Other than this, you should also add in a heater and temperature control, to make sure the tank has the right temperature for your fish. Finally, you’ll need the fish, their food, and other smaller parts like a net so you can place them in the tank.

Ornamental Fish

We’ve all probably had a fish or seen a fish in a tank at some point in our lives. Not only are they a crucial part of the tank and beautiful to look at, but just like any other pet, they can become a crucial part of your household. Ornamental fish are the kind of fish that have adapted to life in the home and can thrive in an aquarium.

Most ornamental fish are colorful, lively, and make for very interesting pets. The various types of ornamental fish are categorized into different groups. Based on experts, if you’re starting out, you should probably go for a goldfish or a tetra fish as an amateur, and then make your way up based on the complexity of the fish’s needs.

Puffer

Puffer

Puffers are a group of fish that are known to ‘blow up’ into a ball, with extended spikes to deter predators when they are scared. These fish can grow in both tropical and freshwaters.

Angelfish

Angelfish

Angelfish are a species under the general category of cichlids. These fish can adapt to most aquariums and thrive in most confined spaces.

Catfish

Catfish

Catfish are an incredibly diverse group of ornamental fish. They vary greatly based on size, shape, and color, but are similar in terms.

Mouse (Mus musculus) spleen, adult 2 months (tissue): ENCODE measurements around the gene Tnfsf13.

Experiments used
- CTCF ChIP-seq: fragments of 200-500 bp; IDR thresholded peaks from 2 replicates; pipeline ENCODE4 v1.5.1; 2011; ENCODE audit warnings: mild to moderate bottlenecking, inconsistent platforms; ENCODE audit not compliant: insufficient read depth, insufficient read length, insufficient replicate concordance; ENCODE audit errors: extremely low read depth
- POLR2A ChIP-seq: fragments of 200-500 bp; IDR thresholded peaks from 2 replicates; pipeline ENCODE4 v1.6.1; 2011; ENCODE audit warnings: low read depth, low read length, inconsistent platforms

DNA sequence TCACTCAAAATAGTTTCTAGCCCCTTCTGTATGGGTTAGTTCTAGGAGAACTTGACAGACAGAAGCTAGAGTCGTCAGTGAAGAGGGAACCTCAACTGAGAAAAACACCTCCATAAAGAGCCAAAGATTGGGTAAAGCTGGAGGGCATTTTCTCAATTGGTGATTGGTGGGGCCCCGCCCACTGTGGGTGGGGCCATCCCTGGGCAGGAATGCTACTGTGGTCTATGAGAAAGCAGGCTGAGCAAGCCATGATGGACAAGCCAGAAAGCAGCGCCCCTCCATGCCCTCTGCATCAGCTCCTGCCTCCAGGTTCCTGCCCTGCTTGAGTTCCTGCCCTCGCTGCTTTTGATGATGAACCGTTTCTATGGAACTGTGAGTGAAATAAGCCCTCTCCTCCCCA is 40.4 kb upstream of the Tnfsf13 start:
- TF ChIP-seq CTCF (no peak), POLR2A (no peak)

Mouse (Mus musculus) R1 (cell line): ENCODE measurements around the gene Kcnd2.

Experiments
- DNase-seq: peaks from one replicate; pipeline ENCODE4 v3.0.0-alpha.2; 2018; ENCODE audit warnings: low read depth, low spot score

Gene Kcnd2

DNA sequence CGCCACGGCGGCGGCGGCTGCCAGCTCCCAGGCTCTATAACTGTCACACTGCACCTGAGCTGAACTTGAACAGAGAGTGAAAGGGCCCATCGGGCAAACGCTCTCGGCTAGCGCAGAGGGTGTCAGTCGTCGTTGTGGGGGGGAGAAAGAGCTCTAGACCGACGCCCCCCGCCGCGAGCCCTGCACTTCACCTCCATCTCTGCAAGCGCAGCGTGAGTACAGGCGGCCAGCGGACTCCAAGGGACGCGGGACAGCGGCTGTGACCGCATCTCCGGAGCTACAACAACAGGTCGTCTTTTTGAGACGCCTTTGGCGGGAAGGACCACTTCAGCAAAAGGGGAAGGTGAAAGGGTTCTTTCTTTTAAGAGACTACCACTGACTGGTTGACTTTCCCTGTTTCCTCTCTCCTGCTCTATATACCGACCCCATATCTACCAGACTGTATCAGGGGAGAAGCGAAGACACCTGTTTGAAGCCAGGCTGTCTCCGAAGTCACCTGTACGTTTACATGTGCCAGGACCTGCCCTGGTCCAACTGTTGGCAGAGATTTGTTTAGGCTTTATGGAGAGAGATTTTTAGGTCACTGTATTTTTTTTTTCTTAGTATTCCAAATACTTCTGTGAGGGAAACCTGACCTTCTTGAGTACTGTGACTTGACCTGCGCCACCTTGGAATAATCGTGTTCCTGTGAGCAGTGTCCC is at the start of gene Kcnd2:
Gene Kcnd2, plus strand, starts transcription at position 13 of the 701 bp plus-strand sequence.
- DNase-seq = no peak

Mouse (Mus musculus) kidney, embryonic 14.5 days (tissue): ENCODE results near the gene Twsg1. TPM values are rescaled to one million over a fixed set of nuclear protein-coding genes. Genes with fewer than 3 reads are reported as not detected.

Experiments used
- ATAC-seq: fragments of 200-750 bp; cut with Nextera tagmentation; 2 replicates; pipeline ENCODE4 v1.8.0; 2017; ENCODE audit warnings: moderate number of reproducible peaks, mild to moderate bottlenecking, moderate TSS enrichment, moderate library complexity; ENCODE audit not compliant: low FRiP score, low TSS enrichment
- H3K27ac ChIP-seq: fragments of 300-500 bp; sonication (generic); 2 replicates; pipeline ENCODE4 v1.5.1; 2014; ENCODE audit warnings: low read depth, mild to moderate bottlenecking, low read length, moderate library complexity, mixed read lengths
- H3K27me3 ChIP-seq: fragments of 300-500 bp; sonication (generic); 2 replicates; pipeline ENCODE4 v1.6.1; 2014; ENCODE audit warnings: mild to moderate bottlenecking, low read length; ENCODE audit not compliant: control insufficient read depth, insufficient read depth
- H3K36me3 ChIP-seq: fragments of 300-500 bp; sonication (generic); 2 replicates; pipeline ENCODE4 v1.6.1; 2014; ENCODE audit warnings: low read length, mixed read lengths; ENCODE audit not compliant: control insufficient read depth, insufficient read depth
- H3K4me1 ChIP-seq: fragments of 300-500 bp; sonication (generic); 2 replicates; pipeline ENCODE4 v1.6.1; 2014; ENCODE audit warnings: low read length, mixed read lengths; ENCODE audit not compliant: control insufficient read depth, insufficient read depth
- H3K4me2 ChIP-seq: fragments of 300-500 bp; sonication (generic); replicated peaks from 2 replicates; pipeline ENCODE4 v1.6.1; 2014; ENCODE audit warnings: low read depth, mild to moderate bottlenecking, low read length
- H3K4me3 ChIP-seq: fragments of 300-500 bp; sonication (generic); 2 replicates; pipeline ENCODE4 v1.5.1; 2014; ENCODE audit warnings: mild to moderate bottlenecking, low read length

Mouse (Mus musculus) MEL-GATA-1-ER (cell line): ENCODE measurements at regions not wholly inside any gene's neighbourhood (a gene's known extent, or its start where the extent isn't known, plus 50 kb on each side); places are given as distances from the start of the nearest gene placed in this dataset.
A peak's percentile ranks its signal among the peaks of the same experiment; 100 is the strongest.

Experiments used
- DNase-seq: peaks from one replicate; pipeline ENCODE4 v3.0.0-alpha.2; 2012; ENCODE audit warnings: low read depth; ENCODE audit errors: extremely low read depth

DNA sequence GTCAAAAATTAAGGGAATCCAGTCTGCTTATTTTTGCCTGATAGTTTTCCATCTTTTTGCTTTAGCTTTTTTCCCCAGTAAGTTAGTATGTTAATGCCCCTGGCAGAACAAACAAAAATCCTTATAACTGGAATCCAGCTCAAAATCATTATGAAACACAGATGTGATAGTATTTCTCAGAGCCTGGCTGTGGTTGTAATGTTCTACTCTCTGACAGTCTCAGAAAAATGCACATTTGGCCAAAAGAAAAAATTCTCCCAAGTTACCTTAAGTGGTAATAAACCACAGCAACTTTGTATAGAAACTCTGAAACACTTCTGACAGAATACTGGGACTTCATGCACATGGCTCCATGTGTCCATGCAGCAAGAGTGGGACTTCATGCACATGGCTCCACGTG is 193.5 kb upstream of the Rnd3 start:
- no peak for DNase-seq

Arowana

arowana

Arowana is a group containing up to 10 fish that have various qualities. Usually, Arowana can grow up to large sizes and even outgrow their tanks. However, these fish are not known to be very friendly and tend to be solitary swimmers.

Koi fish

Koi fish

Koi is a species of fish that initially started out as a cold water fish across Asia. After successive domestications, the Koi has adapted to various ranges of aquarium conditions. Koi are often kept in ponds and are very colorful, with white, orange, and black markings.

Quick tips

Before you go, you can have a look at these quick tips to make sure your aquarium stays stable, peaceful and full of happy fish.

  1. Keep your fish numbers low, too many fish can cause overcrowding.
  2. Change some percentage of your tank water every month (between 15-25%)
  3. Keep checking your aquarium for changes in temperature, pH, and nitrates.
  4. Research extensively about your fish and how well they get along with each other.
  5. Consider fish your pets. Thinking of them as an item to decorate your home will not only keep you from enjoying them, it’ll also affect your ability to care for them.